TIle third assignment of error, made upon the charge of the com't as to rejecting the evidence of witnesses, is also well made. The instruction is too broad and unqualified, and would give the impression to the jury that they were quite at liberty to reject the testimony of any witness, at their own unrestricted will and pleasure. Nor is the instruction helped out by any other given on the same subject. It is true, the rule is better stated in another place; but the instruction to which exception was taken is in addition to that, and would be taken independently by the jury. The jury were told that they had the right to reject the evidence or testimony given by a witness if they were satisfied from his appearance, or from the circumstances, that he had not testified truly, or to the whole truth. What appearance or what circumstances would the jury understand that the court referred to? Could the jury reject a witness' evidence on account of his dress or eolor? Should the circumstances be those disclosed on the trial, or would it also include those within the knowledge of the jury, derived from other sources? Would the whole truth, which the witness must testify in order to be believed, include those in regard to which he is not interrogated on the stand, or which by inattention or inadvertence have been omitted? The instruction seems quite too unguarded and unqualified, leaving too much to the arbitrary discretion of the jury. The jury might well understand from such an instruction that it was left unrestrictedly to them whether to believe or disbelieve any witness. Insurance Co. v. Gray, 80 Ill. 31; Evans v. George, Id. 53. In the latter case the court say:
"The proposition that the jury have the right to disbelieve such witnesses as, in their. judgment, under all the circumstances, are worthy of belief, is not the rule. The jury, although they are judges of the credibility of the witnesses, have no right to disbelieve arbitrarily the testimony, unless where such witnesses have willfully sworn falsely to material facts In the case."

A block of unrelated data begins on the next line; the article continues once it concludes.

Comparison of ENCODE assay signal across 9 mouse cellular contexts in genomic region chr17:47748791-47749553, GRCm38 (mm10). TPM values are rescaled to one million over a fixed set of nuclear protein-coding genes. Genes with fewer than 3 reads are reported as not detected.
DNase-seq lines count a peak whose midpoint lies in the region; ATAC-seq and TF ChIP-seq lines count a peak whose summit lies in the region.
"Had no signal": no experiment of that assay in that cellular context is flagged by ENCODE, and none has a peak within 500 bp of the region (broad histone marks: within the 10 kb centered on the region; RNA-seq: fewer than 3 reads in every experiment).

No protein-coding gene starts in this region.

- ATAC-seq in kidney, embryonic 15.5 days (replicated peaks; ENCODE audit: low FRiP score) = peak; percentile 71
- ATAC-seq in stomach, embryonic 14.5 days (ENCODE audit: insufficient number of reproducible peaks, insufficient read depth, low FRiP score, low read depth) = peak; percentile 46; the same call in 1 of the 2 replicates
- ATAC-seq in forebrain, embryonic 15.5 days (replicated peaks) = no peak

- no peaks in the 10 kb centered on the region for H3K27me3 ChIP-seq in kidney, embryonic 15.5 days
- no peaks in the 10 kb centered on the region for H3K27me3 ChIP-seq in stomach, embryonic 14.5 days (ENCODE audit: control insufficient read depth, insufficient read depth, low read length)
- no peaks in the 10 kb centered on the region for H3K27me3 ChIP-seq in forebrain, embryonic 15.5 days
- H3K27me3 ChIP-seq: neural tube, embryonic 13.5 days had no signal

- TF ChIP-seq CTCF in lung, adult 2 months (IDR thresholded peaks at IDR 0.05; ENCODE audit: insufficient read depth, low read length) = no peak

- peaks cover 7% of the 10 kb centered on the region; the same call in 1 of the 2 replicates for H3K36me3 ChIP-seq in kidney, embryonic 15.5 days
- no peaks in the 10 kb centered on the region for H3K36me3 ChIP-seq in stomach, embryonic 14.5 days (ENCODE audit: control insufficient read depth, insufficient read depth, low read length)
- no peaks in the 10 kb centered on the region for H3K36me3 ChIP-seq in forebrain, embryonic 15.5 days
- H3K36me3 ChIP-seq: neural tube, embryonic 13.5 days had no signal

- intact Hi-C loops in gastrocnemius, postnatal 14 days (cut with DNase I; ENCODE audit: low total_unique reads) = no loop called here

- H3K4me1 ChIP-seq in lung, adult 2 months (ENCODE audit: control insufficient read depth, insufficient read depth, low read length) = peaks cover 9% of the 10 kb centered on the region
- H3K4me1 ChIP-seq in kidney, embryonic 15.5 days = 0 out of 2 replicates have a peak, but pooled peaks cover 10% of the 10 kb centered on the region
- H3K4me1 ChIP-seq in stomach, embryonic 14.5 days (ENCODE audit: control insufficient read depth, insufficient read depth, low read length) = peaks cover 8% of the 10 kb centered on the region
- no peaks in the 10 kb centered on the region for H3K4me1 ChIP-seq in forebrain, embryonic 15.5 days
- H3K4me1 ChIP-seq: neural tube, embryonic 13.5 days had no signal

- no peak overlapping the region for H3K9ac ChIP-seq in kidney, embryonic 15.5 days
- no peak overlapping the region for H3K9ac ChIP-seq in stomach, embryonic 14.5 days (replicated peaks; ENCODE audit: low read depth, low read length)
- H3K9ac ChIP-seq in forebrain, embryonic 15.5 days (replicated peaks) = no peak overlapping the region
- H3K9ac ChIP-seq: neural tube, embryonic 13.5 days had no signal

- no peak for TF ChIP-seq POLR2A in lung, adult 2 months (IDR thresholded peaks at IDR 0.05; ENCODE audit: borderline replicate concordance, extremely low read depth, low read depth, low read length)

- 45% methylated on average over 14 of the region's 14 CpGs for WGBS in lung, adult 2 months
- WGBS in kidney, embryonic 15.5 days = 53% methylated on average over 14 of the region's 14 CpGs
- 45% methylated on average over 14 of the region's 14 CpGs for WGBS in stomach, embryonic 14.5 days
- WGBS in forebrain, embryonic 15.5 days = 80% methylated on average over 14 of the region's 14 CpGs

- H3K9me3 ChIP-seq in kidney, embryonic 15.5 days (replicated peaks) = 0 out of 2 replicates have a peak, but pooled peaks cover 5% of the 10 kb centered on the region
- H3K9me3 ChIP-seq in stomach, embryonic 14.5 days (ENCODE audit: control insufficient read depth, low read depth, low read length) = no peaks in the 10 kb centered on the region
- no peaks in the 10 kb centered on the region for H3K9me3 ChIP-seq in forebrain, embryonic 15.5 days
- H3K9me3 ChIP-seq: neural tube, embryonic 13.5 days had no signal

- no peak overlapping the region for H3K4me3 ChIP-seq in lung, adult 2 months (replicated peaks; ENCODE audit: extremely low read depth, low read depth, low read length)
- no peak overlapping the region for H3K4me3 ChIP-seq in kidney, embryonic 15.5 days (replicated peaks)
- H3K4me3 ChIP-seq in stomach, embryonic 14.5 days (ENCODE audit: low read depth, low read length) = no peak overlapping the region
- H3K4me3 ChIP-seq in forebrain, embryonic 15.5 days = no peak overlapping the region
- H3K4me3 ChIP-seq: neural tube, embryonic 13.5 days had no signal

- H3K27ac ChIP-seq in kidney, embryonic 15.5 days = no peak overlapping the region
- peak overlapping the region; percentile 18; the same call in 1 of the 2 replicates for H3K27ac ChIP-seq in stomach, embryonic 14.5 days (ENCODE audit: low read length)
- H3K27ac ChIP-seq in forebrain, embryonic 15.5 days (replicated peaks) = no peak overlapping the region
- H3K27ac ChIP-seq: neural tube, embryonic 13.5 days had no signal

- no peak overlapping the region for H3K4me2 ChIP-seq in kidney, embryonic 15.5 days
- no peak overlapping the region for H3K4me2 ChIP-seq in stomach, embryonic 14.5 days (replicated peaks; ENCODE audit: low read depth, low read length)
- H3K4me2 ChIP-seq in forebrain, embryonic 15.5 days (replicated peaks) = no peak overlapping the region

In Little v. Railway Co., 88 Wis. 402, 60 N. W. 705, the charge under consideration was this:
"If you find a witness-conclude a witness-has testified falsely as to any material fact in the case, you are permitted to disregard all of that witness' testimony, unless it Is supported by other evidence."
The court, in commenting upon this instruction, says:
"This instruction authorized the jury to disregard all the uncorroborated testimony of. any witness, If they reached. the conclusion that he had, even through Inadvertence or mistake, sworn falsely as to any material fact. ThIs was error. As a general rule, the question of the credibility of witnesses is for the jury. If they find that a wItness has testified falsely as to a material fact, they are, of course, at liberty to disregard such false testimony. But before. they should apply the 'False in one thing, false In all things,' they should find that the wi,tness knOWingly or Intentionally or corruptly swore falsely' as to a materlalfact,"'-citing Mercer v. Wright, 8 Wis. 645; Morely v. Dunbar, 24 Wis. 185; Louchelne v. Strouse, 49 Wis. 624, 6 N. W. 360; .Black v. State, 59 'Vis. 471, 18 N. ,W. 457; People v. Evans, 40 N. Y. 5; Peasev. Smith, 61 N. Y. 483; People v. Chapleau, 121 N. Y. 276, 24 N. E.469. ' J
The conclusions reached by the conrtin regard to these two assignments of error render the consideration of the first assignment,